It should be borne in mind that the Lord Himself warned them that after they had crucified Him they would realize their mistake: afterwards, but not before (John 8:28). And this came to pass. For it will be remembered that when He was buried, they were concerned that particular care should be taken to prevent his body from being stolen lest the claim should then be made that He had risen from the dead. In Matthew 27:64 they made the damaging admission that if it should be reported to the people that "He is risen from the dead . . .  the last error shall be worse than the first." At the time of his  

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crucifixion, as Isaiah had foretold (Isaiah 53:4), they really did consider Him "smitten of God."
     The final decision for an official rejection seems to have come after an event which above all ought to have produced precisely the opposite effect. This event was the Lord's ride into the city and the presentation of Himself under circumstances which, as we look back, were so obviously fulfilling the role of the Messiah that we can only wonder at their blindness. No doubt it was in precise keeping with the timetable set by Daniel that the Lord thus rode into Jerusalem just as Zechariah 9:9 had foretold He would: "Rejoice greatly, O daughter of Zion; shout, O daughter of Jerusalem: behold, thy King cometh unto thee: he is just, and having salvation; lowly, riding upon an ass, and upon a colt the foal of an ass." And this is exactly how He did ride into his city on this occasion (Matthew 21:1-9).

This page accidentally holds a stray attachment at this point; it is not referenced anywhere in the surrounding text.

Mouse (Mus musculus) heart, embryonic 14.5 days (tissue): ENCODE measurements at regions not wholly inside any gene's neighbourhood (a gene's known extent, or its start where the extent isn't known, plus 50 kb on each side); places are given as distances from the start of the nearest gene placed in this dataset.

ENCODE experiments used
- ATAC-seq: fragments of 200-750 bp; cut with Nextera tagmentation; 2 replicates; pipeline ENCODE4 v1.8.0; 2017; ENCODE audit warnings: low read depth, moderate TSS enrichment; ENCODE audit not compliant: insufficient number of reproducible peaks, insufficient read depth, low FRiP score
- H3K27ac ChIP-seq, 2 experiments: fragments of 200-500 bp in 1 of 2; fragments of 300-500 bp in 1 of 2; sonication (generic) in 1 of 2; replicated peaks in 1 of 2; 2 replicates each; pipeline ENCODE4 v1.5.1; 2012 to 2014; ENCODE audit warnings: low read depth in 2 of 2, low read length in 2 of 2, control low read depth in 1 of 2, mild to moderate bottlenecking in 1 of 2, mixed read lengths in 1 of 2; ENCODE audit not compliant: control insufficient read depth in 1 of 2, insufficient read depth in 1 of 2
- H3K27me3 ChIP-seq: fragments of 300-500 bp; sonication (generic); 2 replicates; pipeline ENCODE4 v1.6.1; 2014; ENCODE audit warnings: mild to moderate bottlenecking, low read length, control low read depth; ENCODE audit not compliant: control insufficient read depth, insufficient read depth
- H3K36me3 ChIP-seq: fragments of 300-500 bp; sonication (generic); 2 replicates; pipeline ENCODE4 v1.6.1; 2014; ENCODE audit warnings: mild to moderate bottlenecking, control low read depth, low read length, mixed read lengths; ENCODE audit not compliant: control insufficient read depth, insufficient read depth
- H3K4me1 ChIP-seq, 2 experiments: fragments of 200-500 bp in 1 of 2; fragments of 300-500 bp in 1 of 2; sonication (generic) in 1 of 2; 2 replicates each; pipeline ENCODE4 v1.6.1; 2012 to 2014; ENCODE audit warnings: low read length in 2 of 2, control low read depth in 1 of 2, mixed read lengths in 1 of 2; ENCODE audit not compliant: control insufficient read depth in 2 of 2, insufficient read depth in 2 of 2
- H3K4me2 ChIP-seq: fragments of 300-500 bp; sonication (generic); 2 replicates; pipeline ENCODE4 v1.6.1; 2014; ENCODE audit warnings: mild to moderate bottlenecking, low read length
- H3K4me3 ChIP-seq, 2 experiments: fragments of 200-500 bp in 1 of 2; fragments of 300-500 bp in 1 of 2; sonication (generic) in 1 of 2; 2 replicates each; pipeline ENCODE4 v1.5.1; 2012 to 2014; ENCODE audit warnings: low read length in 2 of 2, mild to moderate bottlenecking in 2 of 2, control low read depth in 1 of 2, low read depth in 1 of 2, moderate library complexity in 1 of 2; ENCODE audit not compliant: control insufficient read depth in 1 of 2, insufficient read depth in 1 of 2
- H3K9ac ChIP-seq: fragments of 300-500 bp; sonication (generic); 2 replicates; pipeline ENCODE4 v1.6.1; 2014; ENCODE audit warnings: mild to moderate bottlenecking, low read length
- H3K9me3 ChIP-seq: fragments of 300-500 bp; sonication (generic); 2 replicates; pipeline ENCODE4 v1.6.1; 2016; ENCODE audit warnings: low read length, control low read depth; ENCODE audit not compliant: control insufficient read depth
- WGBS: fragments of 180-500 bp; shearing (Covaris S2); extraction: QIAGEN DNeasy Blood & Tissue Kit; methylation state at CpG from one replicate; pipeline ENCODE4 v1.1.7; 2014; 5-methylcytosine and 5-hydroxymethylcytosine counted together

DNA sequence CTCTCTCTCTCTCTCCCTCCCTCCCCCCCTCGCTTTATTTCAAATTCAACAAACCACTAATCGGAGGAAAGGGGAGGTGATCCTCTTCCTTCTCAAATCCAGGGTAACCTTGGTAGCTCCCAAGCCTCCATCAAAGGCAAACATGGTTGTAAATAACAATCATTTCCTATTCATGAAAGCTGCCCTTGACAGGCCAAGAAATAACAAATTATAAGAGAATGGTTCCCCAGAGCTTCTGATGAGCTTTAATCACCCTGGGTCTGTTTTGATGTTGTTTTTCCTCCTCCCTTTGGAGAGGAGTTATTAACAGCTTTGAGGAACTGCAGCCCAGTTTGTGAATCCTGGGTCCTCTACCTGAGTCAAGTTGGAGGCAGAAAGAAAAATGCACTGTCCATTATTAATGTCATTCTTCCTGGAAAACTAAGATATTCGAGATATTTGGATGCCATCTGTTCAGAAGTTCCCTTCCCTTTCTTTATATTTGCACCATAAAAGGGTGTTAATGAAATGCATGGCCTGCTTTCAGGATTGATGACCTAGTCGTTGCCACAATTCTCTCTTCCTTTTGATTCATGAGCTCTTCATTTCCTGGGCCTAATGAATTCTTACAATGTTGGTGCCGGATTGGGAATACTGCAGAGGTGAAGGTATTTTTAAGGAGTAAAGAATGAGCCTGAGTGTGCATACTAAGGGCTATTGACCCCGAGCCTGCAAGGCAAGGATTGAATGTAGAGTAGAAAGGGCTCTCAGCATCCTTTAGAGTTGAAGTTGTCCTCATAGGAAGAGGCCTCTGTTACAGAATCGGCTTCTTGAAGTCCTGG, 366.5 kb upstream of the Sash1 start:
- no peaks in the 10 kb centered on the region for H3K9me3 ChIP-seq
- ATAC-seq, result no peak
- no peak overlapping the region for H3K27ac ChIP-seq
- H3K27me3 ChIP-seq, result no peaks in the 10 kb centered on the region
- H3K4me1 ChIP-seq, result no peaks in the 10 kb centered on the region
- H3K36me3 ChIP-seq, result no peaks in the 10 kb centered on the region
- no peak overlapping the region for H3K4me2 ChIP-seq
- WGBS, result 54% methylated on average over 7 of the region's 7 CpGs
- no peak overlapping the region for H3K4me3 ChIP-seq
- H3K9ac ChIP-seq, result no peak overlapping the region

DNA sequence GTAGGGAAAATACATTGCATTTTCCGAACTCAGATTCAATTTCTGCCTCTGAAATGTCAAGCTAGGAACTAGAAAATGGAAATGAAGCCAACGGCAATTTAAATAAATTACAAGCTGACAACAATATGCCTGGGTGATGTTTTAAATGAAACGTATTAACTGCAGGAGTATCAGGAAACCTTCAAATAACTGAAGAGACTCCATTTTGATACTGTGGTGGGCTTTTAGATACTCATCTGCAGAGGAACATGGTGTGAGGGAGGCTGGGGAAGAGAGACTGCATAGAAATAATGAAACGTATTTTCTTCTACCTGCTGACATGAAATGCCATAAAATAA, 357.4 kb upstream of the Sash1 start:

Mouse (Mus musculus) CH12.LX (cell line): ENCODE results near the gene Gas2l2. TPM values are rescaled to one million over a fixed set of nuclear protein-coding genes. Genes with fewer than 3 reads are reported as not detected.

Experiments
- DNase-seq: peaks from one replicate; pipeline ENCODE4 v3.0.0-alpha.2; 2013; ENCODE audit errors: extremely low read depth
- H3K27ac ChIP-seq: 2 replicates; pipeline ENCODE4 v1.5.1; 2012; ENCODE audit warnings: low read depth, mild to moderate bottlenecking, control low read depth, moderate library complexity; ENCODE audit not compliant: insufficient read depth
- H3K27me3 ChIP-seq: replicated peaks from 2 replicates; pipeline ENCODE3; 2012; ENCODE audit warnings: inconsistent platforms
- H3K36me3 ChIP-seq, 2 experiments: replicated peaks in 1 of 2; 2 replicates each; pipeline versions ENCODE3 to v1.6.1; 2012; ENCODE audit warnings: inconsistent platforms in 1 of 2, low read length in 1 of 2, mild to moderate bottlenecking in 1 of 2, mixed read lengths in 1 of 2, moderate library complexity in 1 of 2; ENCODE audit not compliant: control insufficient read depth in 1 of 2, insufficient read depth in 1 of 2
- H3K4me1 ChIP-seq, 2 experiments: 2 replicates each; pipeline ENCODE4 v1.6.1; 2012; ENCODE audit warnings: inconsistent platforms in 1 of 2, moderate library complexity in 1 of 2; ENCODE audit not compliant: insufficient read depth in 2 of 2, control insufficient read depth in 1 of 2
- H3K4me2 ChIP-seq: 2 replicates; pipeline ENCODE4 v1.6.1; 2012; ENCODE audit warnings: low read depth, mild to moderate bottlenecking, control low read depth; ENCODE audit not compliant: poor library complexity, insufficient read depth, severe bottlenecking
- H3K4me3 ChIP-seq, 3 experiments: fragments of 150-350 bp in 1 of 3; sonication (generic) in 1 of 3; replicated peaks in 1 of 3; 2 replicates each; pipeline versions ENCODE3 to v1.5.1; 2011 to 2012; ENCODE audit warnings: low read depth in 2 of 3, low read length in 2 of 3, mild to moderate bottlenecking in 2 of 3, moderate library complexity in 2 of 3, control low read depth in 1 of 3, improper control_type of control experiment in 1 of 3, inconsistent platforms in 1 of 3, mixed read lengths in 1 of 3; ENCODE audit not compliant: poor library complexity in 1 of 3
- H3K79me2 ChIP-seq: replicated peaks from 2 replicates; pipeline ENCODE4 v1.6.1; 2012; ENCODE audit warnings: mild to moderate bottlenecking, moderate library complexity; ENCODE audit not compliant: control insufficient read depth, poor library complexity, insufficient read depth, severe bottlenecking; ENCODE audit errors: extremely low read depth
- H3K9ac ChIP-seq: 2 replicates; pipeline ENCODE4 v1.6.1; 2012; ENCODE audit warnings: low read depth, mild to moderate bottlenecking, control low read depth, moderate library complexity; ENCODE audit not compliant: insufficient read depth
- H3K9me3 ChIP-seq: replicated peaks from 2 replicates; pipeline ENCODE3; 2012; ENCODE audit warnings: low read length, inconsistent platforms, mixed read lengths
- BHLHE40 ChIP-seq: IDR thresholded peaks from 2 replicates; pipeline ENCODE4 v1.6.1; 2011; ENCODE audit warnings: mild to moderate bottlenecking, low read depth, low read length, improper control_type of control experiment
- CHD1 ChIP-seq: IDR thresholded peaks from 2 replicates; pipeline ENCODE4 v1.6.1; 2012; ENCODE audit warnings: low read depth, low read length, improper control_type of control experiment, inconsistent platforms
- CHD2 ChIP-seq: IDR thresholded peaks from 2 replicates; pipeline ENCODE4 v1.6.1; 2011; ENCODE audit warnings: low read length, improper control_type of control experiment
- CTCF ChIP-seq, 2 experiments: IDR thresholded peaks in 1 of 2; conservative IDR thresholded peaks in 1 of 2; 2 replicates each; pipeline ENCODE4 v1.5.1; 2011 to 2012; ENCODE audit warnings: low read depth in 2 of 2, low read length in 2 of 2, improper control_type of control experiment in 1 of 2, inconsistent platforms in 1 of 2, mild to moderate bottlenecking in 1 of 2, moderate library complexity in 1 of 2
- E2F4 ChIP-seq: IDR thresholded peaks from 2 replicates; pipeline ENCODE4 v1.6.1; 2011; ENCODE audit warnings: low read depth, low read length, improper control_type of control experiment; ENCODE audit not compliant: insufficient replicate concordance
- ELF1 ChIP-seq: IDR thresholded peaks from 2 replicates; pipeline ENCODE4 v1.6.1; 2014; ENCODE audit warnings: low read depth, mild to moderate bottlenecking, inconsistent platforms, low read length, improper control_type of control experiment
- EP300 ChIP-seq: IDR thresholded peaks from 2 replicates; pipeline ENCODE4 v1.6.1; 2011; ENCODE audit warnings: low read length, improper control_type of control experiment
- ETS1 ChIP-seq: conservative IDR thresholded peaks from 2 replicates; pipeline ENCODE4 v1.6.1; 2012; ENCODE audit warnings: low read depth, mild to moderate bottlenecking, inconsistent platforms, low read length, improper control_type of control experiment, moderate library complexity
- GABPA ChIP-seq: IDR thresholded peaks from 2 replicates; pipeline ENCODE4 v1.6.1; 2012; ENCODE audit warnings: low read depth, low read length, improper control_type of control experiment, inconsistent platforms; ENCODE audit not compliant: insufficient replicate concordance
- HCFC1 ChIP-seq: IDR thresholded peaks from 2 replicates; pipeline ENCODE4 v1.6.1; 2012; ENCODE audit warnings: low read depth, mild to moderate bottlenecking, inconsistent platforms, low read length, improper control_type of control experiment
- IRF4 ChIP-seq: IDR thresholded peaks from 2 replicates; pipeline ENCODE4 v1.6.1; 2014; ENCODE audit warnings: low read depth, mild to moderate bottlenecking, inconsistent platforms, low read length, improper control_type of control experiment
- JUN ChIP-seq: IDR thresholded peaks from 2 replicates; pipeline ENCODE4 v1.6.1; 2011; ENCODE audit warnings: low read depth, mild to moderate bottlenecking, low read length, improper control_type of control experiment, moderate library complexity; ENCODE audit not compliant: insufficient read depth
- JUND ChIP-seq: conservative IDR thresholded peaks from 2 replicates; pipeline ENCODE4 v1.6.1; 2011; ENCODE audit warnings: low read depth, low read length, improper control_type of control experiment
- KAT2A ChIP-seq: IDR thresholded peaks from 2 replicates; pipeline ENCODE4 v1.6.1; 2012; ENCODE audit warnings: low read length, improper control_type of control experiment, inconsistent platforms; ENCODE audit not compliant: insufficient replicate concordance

Most of those in the crowd entered into the excitement, though perhaps hardly knowing why. But many of the disciples, believing they understood the portent of his action, welcomed Him in the appropriate words of certain messianic psalms. When the authorities advised the Lord that He ought to rebuke the enthusiasm of his disciples, He replied: "I tell you that if these should hold their peace, the very stones would immediately cry out" (Luke 19:40).